Errai: The browser as a platform

Friday, November 16, 2012

The Future is Asynchronous!

For the last month or so, I've been hiding in a cave working on a big, upcoming feature in Errai 3.0. Which may sound crazy considering that we have yet to release 2.2 yet. But that's how I roll.

Well, it's more that this is a big feature, and we've feature-frozen Errai 2.2 on its path to productization as part of JBoss's WFK product, of which Errai will be a featured framework next year. So, big new features are bound for 3.0.

So what is this new feature? It is nothing other than the new asynchronous bean manager for Errai IOC/CDI! If you follow me on Twitter (@JBossMike) or on Google+, then you might have stumbled upon the highs and lows of my gargantuan effort to implement this.

First the big questions: what is asynchronous bean management, and why do we need it?

Asynchronous bean management may be an unfortunate term. Perhaps a more accurate name would be asynchronously-loading bean management. But I don't like how that sounds, so... the former it is!

The basic idea behind asynchronous bean management is the idea that the loading, construction and dependency-injectimification (yes, I made that word up) are done asynchronously. Obviously. But what does that mean?

It means that bean loading happens in parallel to your application logic -- the reason why this is desirable will be answered in the 'why' part.

In practice, you make a request to the bean manager for the instance of a bean, it goes and gets the bean (if it's already in existence) or it makes a new instance and gives it to you. But the way it gives the bean to you is through a callback mechanism.

Let's take a look at this in practice:
That's a bit different than what one might be use to if you've used the old bean manager API, where you would instead do this:

The asynchronous version is quite a bit more code!

The difference is, with the asynchronous lookup, the anonymous class we defined -- CreationalCallback  -- is used to receive the bean once its been created by the bean manager. When this happens, the callback() method is called, passing an instance of the bean. You then do something with that bean. In this case, we call it's show() method which, displays the popup widget.

You could imagine this sort of thing getting really out of hand. But really, most direct calls to the bean manager in your app are probably quite rare, and probably something you may already be abstracting away behind say, an Activity and Places pattern -- in which case, this extra code overhead is negligible.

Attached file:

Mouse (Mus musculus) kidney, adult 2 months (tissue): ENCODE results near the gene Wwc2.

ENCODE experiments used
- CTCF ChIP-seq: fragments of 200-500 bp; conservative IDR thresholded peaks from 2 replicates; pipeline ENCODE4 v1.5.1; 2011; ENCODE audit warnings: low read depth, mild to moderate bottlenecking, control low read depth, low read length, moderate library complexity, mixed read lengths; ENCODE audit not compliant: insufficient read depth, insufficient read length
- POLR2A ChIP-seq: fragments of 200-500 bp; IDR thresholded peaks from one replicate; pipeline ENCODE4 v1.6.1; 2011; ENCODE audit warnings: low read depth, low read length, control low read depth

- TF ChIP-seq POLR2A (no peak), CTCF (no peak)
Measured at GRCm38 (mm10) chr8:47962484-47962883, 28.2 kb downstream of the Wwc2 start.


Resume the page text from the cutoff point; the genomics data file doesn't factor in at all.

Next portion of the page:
But here's the real question: why?

The answer is: code-splitting!

One of the really cool features of GWT is its ability to partition your code behind runAsync() calls. This means, that as your app grows, you may find that the upfront loading time becomes undesirably long; wouldn't it be nice if the actual code needed was downloaded on-demand, based on the parts of the application which the user is actually using? Well, that's what GWT's code-splitting does!

The problem with synchronous bean loading, is it short-circuits your ability to use GWT's code-splitting effectively if your app is built completely around CDI. This is because Errai emits synchronously executing bootstrapping code to wire you application.

The asynchronous bean manager instead makes all the mechanics of the bean manager internally and externally (as shown above) based completely on a callback pattern. Meaning, quite simply, any aspect of bean management can now be contained in a GWT runAsync() callback. Yay!

Taking our example above as a scenario to contemplate: it may be that we have indicated that the class Popup is a bean we'd like to code-split. Errai 3.0 will allow you to do this by annotating that bean with the @LoadAsync annotation. This means, that all of the code of Popup -- assuming it does not have code paths to and from parts of your app that are needed in the initial application download --  can be segmented into a separate JavaScript payload. So, when we make our asynchronous lookup of this bean for the first time, we are able to download the JavaScript code, create the bean, and pass the loaded bean to you when it's ready!

You might decide, for the size of you app, that you don't need this functionality. Which is fine. We will be retaining both implementations of the bean manager -- the old one is not being deprecated. The caveat is only this: your app will be required to use one or the other. You cannot mix synchronous and asynchronous bean management within a single Errai app. Trust me: it's not possible or practical.

In closing, this is just one of the new amazing features coming in 3.0 which will allow you to take maximum advantage of GWT's performance-optimizing capabilities when using Errai.

I'm hoping to have something people can play with in the coming days. Stay tuned!


  1. Big feature. I have start using Errai for just 1 day :-) but is good to know that this kind of advanced use of GWT code-spliting with errai in the future.

    Very cool!